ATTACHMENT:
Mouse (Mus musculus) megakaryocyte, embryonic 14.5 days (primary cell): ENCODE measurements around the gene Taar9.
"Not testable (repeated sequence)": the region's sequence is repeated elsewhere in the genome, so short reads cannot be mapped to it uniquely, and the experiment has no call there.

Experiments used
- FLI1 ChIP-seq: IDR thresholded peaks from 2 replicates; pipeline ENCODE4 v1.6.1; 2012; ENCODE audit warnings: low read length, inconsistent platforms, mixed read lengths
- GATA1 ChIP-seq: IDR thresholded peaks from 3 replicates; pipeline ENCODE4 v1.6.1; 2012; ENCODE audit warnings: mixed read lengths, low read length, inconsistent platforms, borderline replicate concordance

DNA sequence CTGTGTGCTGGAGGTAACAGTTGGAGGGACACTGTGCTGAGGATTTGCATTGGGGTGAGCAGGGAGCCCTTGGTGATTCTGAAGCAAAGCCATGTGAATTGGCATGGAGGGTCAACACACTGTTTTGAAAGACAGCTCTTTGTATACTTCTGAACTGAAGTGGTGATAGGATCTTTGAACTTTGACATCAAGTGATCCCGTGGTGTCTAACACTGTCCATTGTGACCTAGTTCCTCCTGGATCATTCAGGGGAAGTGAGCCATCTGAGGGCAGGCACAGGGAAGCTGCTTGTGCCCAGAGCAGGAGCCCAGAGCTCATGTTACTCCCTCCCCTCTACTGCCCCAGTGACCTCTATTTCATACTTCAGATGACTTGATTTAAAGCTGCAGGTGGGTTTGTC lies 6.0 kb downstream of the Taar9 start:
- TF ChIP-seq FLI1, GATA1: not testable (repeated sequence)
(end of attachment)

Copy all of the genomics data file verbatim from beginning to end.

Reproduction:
Mouse (Mus musculus) megakaryocyte, embryonic 14.5 days (primary cell): ENCODE measurements around the gene Taar9.
"Not testable (repeated sequence)": the region's sequence is repeated elsewhere in the genome, so short reads cannot be mapped to it uniquely, and the experiment has no call there.

Experiments used
- FLI1 ChIP-seq: IDR thresholded peaks from 2 replicates; pipeline ENCODE4 v1.6.1; 2012; ENCODE audit warnings: low read length, inconsistent platforms, mixed read lengths
- GATA1 ChIP-seq: IDR thresholded peaks from 3 replicates; pipeline ENCODE4 v1.6.1; 2012; ENCODE audit warnings: mixed read lengths, low read length, inconsistent platforms, borderline replicate concordance

DNA sequence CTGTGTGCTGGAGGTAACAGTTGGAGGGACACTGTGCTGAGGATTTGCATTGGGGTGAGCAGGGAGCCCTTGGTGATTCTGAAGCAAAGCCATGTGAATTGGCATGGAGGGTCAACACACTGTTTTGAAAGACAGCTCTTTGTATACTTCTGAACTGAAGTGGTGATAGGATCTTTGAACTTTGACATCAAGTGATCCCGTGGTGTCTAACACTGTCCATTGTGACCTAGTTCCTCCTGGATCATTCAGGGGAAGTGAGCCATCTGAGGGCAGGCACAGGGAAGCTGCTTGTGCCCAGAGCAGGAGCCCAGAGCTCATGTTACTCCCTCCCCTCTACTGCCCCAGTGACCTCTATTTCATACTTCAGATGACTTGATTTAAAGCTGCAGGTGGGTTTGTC lies 6.0 kb downstream of the Taar9 start:
- TF ChIP-seq FLI1, GATA1: not testable (repeated sequence)